Oxford English Monographs
Oxford University Press
Reviewed by: Michael Deckard (Lenoir-Rhyne University)
Whether in early phenomenology, film, or #metoo, we are still today reeling from the fantasy or reality of the gaze, that is, the relationship of self to other. How does one define the other by means of the gaze? Is it in terms of a subject/object distinction? A hundred years after the end of The Great War (what may be called ‘the suicide of Europe’), film, philosophy and modernist literature have attempted to overcome the war between man and man, or man and woman, as much as nation and nation. But it has failed. The gaze, as Cleo Hanaway-Oakley envisions it, wishes to colonize and totalize the other, committing an act of violence just through looking. There is no way out of this fixation, but by redefining the cemented schemes of looking.
To revision film studies and its philosophical inheritance is to reinvent a way of looking or feeling, to find by re-watching or re-learning what it means to view film as a renewed and renewing enterprise. And this act in turn may revise the way of perceiving the other. This revision begins at the origin of film as a production of an aesthetic artistic avant-garde act. To view film phenomenologically would mean to take it out (epoché) of its well-trodden narratives. In one predominant scheme, there is a sense in which to use the words of Walter Benjamin, “an unknown woman comes into the poet’s field of vision…the delight of the urban poet is love…[but it] is not the rapture of a man whose every fiber is suffused with eros; it is, rather, like the kind of sexual shock that can beset a lonely man” (“On Some Motifs in Baudelaire,” quoted by Daniel Shea, “’Do they Snapshot Those Girls or Is It All a Fake?” mentioned by Hanaway-Oakley). The names known to film studies, Christian Metz and Laura Mulvey, represent a Freudian/Lacanian voyeuristic and scopophilic way of viewing film. If a spectator is passive, then the Cartesian subject/object distinction remains at the basis of this act of seeing. Behind Metz and Mulvey’s way of viewing film lies the following question: Does the ‘male gaze’ define patriarchy and inhuman, if not dehumanizing, male subject/female object totalizing? In other words, just by looking the male is already in a bind – there is no intersubjective or non-totalizing gaze. For this enterprise, watching a film is already non-reciprocal and disembodied, in a word, objectivizing. If voyeurism and the objectifying gaze are hegemonic (to use Gramsci’s term) in film theory, according to Cleo Hanaway-Oakley, then how might we escape or avoid this problem?
Each chapter in the book introduces a different aim. First, ‘Reciprocal Seeing and Embodied Subjectivity’ begins with the gaze of Bloom on Gerty McDowell (‘Nausicaa’) and provides a revisioning of this gaze from psychoanalysis to phenomenology and particularly Merleau-Ponty’s phenomenology of film. Her use of sources focus a great deal on the film studies and Joyce literature here rather than the psychoanalytical literature or phenomenology beyond Merleau-Ponty, but since her aim concerns reversibility and to move beyond the fixed understanding of this as “Gerty is a voyeur just as Bloom is” (9), part of her interesting revision takes this as “each character fails to see the other as a fellow subject, even though the reader is shown that both practice subjective looking—so the seer/seen binary remains intact” (10). How does Merleau-Ponty’s reversibility overcome the Freudian/ Lacanian fixation to “true intersubjectivity and reciprocity”? Following scholars such as Vivian Sobchack (The Address of the Eye and Carnal Thoughts), Spencer Shaw (Film Consciousness), and Jennifer Barker (The Tactile Eye), Merleau-Ponty’s phenomenology of film is no longer seen as impersonal but rather “the seer and the seen and the subject and the object remain as separate, distinct beings…intermingling occurs at a deeper level: the body-subject ‘simultaneously sees and is seen’.” (29)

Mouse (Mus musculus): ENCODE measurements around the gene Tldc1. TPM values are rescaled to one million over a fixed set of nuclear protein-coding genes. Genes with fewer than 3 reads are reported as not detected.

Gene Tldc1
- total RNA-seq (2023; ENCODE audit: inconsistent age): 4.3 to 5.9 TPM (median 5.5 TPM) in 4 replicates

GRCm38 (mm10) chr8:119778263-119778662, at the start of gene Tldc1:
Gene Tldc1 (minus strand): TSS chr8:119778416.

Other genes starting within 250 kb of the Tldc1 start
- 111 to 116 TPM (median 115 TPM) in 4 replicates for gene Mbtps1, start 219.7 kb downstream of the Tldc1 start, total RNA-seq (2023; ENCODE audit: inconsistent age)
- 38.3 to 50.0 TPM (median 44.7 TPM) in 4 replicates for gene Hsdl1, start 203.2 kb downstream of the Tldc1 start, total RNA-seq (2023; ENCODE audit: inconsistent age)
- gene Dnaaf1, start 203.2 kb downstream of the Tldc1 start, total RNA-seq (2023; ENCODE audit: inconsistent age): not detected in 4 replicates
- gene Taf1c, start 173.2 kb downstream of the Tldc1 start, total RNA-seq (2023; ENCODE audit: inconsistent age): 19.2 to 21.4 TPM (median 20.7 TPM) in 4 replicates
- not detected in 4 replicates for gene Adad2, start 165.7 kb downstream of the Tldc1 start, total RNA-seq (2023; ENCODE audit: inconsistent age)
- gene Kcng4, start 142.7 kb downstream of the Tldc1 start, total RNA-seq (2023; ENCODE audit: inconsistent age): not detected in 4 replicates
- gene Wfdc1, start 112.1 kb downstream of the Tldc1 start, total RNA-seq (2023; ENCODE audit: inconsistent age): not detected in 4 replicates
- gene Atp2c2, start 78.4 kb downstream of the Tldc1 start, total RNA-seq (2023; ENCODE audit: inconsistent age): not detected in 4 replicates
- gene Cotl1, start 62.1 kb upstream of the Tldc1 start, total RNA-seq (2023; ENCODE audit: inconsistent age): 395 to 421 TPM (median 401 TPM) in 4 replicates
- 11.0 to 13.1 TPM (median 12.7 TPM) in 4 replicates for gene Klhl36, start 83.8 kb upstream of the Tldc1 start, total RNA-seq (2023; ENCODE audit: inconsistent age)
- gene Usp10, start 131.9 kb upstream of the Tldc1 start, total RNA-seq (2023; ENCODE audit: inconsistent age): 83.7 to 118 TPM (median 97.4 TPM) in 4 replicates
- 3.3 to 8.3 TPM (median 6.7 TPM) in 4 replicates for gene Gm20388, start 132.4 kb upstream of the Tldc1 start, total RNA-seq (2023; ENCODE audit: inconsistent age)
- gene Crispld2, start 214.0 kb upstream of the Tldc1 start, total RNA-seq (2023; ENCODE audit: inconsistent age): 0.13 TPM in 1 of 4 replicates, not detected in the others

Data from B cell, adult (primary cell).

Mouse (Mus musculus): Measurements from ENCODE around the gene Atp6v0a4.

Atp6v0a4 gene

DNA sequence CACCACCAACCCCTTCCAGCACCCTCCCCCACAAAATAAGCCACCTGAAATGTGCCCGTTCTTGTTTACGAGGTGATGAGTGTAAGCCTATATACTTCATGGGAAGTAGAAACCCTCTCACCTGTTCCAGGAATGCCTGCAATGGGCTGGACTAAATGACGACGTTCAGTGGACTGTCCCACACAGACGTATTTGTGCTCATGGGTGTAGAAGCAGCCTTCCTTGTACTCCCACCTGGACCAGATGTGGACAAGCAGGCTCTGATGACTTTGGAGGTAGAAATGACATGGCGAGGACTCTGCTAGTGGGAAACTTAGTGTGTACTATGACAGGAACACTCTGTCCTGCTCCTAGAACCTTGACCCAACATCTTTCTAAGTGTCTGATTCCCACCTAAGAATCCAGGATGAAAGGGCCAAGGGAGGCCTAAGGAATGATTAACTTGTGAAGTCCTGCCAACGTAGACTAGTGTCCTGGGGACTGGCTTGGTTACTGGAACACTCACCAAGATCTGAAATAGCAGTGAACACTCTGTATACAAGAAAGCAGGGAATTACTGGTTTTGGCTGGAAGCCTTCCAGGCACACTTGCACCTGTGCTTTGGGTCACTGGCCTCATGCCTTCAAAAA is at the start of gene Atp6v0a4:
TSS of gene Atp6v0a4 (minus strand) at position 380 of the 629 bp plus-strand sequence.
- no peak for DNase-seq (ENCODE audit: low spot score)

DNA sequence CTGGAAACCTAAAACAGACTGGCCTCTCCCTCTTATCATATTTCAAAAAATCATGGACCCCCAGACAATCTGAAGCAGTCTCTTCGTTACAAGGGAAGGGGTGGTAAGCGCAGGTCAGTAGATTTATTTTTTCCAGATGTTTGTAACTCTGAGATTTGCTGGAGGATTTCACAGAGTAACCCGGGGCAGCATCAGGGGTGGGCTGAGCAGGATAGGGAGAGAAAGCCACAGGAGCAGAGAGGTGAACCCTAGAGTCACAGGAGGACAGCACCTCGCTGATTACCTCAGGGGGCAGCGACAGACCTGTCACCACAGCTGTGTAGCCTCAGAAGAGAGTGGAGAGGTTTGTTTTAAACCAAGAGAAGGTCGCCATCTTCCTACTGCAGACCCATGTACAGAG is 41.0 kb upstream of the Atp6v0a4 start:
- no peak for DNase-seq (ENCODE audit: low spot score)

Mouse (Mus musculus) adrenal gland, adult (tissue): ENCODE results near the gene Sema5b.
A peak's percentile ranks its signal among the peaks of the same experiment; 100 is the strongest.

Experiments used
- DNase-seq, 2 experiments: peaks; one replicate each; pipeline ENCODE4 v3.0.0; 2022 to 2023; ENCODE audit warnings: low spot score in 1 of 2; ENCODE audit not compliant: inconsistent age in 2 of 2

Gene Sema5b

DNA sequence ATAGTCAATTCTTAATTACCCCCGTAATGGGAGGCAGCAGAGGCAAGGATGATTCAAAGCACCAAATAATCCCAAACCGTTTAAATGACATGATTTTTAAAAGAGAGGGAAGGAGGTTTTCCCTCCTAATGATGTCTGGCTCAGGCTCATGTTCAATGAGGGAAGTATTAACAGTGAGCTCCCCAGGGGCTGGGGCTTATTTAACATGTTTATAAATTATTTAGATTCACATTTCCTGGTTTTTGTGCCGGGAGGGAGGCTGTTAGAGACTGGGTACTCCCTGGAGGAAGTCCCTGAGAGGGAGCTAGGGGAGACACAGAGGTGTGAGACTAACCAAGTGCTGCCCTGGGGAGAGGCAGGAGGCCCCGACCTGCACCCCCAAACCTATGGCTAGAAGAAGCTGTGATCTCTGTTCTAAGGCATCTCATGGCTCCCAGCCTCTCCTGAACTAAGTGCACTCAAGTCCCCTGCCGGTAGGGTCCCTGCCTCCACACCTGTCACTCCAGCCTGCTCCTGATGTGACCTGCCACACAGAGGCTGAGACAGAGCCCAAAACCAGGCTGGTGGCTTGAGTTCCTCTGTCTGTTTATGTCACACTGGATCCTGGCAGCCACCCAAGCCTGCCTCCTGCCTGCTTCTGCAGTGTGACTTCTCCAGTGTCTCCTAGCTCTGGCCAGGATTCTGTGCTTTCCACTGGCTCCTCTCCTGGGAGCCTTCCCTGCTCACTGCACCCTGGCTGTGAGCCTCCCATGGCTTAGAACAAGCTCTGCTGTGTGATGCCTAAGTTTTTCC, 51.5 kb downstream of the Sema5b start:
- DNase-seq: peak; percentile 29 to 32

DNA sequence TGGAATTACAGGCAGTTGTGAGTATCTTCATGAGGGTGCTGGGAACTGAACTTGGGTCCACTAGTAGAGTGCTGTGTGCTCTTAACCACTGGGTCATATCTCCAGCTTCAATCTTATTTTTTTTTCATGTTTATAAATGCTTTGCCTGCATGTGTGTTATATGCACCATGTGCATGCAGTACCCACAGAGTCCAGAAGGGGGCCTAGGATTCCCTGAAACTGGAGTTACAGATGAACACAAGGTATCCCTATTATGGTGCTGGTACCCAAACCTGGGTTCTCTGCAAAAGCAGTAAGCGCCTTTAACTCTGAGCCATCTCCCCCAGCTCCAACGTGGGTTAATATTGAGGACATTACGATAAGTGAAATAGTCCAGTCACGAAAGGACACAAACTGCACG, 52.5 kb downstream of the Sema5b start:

Second, ‘Modern Thought and the Phenomenology of Film’ looks precisely at Bergson and his role in the development of film, but also the difference between him and phenomenology. To clarify, Hanaway-Oakley writes, “the main divergences in Bergsonian and Merleau-Pontian philosophy revolve around the role of the body in perception and the body’s relationship to its environment. For media philosopher Mark Hansen, the difference between Bergson and Merleau-Ponty too easily mask the similarities.” (43) Similarly, the overlap between ‘Gestalt Vision’ (such as in Hugo Münsterberg and Rudolf Arnheim) with Merleau-Ponty’s analysis of Wertheimer point to a comparability of scientific and psychological theories with aesthetic or creative organizing processes such that film-making and film-watching can mirror each other. This means that theory produces a truly empathic relationship “rather than separation and detachment,” challenging the very basis of subject/object dualism. This is continued by Sergei Eisenstein and Siegfried Kracauer (who himself, according to Hanaway-Oakley, was influenced by Gabriel Marcel) in which the notion of being an “incarnate being immersed in and interacting with a world” has a way of “acting-out or bodying forth.” (51)